Tuesday, April 25, 2006
Before Julia Child became a world-famous chef, she worked for the OSS - the Office of Strategic Services - during World War II. Surprised? You shouldn't be.
Intelligence gathering during World War II wasn't just limited to men. Women played a vital role. Whether they were in the office, typing reports and decoding codes or out in the field, risking their lives as undercover agents, women filled a vital link in intelligence operations.
Elizabeth McIntosh's Sisterhood of Spies is a compelling account of these women, including McIntosh herself, that is brimming with details about the OSS. With pictures, first-hand accounts, and little-known facts, Sisterhood of Spies is a brilliant examination of how women bravely met the challenges of war.
Monday, April 17, 2006
If you've never had a chance to watch this powerful film, I highly recommend it. Focusing on 1930s Germany and the Hitler Youth, Swing Kids delivers a powerful view of resistance through music. To read a review of the movie, click here.
The big band "swing" movement exploded in America, but it also made it overseas to the youth of Germany. And they loved it. Many of them grew out their hair, wore their clothes baggy and unkept, and at night, they went and danced.
The soundtrack for this movie is phenomenal. It accurately portrays the mood of the era with fast-paced swing music, guaranteed to put you in the dancing mood. Bill Banks' "It Don't Mean a Thing (If It Aint' Got that Swing)" and Benny Goodman's "Swingtime in the Rockies" are only a few of the toe-tapping tunes included. But the soundtrack also includes orchestral sections that delve into the dramatic portions of the movie.
The film delivers a little known slice of pre-World War II history, when Germany stood on the brink of unleashing the worst war the world has ever known. But the soundtrack puts you smack in the middle of that history.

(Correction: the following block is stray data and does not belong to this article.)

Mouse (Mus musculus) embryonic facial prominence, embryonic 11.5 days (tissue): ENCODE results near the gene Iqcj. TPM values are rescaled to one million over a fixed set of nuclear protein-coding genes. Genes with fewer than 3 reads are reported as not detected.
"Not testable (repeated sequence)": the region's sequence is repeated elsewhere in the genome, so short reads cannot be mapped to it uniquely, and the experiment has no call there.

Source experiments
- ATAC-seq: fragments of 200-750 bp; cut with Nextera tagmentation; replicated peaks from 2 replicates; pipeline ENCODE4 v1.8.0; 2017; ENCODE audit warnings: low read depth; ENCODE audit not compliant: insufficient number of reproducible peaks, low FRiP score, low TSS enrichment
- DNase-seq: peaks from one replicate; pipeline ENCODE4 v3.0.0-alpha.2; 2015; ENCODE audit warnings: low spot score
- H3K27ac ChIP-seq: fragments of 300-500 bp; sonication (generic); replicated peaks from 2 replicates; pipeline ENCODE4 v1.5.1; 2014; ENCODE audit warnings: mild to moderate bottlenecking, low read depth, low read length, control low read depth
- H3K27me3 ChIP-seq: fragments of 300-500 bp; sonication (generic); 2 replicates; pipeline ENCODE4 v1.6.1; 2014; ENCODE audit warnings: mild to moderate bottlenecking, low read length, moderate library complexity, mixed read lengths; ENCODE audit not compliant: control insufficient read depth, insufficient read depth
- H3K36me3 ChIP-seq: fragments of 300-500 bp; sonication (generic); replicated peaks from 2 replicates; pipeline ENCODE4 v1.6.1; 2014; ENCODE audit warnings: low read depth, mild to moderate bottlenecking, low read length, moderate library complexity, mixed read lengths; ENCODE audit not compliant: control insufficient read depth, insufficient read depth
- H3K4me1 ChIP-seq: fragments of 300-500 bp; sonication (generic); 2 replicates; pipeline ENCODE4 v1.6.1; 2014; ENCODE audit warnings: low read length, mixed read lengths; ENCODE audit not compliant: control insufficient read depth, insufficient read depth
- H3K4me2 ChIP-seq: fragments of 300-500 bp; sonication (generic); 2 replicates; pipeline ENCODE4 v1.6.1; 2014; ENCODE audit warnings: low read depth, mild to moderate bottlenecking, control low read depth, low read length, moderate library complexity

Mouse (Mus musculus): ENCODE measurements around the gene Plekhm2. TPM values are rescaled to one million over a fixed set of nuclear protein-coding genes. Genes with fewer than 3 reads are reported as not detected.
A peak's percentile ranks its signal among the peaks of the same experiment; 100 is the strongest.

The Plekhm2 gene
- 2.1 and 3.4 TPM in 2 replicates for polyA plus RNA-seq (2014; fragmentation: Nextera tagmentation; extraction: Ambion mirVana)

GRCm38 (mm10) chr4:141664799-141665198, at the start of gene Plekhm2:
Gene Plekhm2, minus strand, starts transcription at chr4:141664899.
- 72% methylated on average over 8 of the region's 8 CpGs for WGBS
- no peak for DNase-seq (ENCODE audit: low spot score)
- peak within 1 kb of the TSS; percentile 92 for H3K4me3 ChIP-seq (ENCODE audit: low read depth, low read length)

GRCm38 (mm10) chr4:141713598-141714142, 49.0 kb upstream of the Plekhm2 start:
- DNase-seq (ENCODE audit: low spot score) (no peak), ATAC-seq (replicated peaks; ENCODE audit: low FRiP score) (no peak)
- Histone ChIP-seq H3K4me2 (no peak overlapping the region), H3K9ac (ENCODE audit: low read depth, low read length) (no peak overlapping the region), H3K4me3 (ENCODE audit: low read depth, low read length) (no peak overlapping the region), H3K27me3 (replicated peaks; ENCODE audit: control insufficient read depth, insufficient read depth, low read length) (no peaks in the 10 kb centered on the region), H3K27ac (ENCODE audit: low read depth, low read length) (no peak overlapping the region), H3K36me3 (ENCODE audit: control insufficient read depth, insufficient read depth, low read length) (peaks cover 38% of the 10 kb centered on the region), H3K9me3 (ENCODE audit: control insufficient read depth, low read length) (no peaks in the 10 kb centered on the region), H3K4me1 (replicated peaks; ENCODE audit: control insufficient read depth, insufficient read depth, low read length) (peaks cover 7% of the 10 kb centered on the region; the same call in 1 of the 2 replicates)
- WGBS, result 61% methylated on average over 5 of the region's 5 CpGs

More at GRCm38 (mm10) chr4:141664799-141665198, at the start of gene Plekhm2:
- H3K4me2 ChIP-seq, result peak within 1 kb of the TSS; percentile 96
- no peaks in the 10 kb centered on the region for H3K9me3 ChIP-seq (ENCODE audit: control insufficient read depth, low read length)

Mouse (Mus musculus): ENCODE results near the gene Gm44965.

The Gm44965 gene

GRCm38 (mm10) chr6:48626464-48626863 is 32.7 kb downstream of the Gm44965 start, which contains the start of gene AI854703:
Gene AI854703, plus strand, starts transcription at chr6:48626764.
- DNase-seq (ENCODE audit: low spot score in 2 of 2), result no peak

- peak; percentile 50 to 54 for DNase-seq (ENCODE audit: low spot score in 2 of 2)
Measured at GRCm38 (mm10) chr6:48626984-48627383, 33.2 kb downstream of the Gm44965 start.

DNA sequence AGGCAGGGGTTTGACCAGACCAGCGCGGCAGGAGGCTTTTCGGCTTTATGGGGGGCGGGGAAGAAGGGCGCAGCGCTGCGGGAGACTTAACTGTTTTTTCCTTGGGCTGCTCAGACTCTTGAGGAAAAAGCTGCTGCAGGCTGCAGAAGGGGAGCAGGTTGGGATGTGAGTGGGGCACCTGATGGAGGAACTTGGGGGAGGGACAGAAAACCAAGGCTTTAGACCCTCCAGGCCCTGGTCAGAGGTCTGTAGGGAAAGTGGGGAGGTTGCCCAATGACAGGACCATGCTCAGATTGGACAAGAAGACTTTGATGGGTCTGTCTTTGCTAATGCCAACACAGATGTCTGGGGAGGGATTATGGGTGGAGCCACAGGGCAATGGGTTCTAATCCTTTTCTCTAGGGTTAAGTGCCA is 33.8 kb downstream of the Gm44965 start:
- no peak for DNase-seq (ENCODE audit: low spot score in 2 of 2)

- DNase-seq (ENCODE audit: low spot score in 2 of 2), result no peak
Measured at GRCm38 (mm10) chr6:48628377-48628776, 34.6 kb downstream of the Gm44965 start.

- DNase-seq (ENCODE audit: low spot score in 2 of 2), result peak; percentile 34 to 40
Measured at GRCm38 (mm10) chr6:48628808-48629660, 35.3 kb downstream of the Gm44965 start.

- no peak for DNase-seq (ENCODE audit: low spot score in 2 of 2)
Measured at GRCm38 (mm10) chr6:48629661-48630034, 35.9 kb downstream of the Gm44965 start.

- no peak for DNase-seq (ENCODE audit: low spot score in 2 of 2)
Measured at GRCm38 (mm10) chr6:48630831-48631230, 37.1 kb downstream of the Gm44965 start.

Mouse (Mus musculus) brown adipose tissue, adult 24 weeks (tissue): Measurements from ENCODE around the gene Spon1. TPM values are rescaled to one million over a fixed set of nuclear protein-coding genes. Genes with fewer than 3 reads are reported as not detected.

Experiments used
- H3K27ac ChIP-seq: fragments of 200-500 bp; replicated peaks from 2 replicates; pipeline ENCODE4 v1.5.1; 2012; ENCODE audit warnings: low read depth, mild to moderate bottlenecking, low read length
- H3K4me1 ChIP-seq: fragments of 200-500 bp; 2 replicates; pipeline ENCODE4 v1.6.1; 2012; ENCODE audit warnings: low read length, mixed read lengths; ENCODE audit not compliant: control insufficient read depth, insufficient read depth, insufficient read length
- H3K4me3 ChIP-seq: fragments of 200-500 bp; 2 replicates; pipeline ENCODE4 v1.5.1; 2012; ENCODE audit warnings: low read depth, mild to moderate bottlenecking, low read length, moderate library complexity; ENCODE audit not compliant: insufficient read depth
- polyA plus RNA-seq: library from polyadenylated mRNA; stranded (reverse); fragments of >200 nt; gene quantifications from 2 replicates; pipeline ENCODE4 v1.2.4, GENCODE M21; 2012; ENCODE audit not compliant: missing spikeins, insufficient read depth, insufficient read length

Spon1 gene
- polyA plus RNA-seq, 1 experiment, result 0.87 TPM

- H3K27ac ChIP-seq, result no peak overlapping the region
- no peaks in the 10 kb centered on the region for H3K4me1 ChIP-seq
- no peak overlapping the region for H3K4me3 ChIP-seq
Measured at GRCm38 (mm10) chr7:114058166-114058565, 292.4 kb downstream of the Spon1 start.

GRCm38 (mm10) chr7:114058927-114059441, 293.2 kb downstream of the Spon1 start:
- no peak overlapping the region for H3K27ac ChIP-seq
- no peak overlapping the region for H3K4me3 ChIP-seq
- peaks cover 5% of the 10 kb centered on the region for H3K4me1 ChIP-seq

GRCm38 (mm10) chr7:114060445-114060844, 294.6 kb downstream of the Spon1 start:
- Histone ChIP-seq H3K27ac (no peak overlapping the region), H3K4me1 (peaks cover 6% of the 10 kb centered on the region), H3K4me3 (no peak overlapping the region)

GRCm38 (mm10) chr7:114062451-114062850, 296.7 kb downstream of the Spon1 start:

If you're looking for some great WWII era music, the soundtrack to Swing Kids will definitely put you "In the Mood"!
Thursday, April 06, 2006
Nearly every state in the United States had a POW camp. Camps were hastily built within a matter of months to prepare for the vast influx of German soldiers, most of them from Rommels' Afrika Korps in Northern Africa.
In Fort Robinson, Nebraska, located in the upper northwest corner of the state, German POWs arrived in June of 1943. They stayed until the camp closed in 1946.
For my MA thesis, I focused on the intellectual diversion program implemented by the Office of the War Department. The War Department wished to "re-educate" the German soldiers in democracy.
Although the success of this program has never been fully known, it is entirely possible that it was not a failure. Germany today has moved far beyond the Nazis rhetoric of the 1930's and 1940's. Is it possible that German POW's found a voice when they returned to their country? Further studies need to be done, but sadly, the opportunity to do such studies is slipping away. As the World War II generation disappears, it becomes even more difficult to discover answers to the past.
For more photos of the German POW camp at Fort Robinson, click here.
Tuesday, April 04, 2006
The World War II Lecture Institute's mission is to preserve the legacy of World War II veterans by recording their stories.
This website contains a comprehensive collection of oral histories and narratives from those who experienced World War II.
If you're near Abington, Doylestown or Hershey, Pennsylvania, you can atend the lecture series and hear veterans and others share their stories.
If you know a veteran, ask them their story. Preserve it for future generations. Become a part of the Veterans History Project!